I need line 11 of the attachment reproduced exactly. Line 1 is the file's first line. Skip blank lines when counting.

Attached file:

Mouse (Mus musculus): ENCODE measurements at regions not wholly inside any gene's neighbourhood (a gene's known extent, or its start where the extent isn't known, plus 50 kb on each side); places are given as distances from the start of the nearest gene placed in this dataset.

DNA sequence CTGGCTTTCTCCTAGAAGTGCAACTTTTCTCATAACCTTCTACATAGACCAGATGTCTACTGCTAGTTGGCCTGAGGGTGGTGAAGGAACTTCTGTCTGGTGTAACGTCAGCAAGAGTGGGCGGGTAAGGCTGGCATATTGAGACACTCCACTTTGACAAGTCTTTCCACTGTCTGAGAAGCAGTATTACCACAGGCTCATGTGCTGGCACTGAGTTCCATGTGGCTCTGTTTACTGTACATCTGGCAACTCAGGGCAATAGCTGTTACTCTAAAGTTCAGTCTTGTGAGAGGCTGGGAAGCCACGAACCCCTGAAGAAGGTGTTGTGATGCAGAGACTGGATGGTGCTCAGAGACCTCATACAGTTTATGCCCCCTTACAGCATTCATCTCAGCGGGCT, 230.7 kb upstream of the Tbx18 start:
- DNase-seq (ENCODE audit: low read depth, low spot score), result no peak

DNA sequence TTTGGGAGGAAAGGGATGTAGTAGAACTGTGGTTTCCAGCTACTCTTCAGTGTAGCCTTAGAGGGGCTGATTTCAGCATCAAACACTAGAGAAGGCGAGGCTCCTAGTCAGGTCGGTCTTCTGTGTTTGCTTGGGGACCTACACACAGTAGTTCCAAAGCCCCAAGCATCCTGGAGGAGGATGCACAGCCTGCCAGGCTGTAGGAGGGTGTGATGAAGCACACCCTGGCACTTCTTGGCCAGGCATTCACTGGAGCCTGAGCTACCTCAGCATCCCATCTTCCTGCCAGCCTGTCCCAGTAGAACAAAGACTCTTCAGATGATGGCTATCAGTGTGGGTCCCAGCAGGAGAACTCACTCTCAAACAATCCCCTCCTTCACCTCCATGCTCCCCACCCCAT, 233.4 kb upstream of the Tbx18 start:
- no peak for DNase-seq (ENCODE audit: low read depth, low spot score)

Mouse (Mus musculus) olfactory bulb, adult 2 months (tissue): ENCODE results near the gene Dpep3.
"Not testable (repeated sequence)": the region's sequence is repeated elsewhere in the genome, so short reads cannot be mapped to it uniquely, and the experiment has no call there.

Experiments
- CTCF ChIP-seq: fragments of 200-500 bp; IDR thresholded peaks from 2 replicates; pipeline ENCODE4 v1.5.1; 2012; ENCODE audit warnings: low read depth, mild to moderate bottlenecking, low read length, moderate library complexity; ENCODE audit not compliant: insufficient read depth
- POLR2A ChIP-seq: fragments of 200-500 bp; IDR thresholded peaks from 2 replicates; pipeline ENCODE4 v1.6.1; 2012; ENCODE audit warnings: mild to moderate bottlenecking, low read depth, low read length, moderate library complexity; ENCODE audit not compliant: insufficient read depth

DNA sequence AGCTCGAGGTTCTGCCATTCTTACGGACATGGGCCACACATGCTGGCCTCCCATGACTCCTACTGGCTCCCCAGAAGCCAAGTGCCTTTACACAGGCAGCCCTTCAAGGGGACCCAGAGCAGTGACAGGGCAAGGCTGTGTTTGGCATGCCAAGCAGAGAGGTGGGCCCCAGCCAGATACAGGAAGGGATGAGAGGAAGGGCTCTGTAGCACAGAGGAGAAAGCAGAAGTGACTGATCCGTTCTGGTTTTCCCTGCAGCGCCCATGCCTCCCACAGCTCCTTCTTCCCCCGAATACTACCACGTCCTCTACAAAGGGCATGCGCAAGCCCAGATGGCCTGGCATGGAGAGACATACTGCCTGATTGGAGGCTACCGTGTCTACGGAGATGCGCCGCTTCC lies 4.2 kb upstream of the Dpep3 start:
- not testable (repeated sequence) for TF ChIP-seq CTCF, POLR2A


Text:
DNA sequence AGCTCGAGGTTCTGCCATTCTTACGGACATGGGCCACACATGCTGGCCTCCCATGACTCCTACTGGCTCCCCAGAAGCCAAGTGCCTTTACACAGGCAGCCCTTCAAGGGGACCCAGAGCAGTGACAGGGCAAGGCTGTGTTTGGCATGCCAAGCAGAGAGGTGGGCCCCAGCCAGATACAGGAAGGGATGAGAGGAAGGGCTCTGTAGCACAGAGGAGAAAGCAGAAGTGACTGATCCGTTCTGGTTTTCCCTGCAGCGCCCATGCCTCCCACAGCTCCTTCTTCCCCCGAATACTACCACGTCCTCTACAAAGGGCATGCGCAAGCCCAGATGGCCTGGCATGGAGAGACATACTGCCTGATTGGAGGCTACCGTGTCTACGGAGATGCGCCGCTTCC lies 4.2 kb upstream of the Dpep3 start: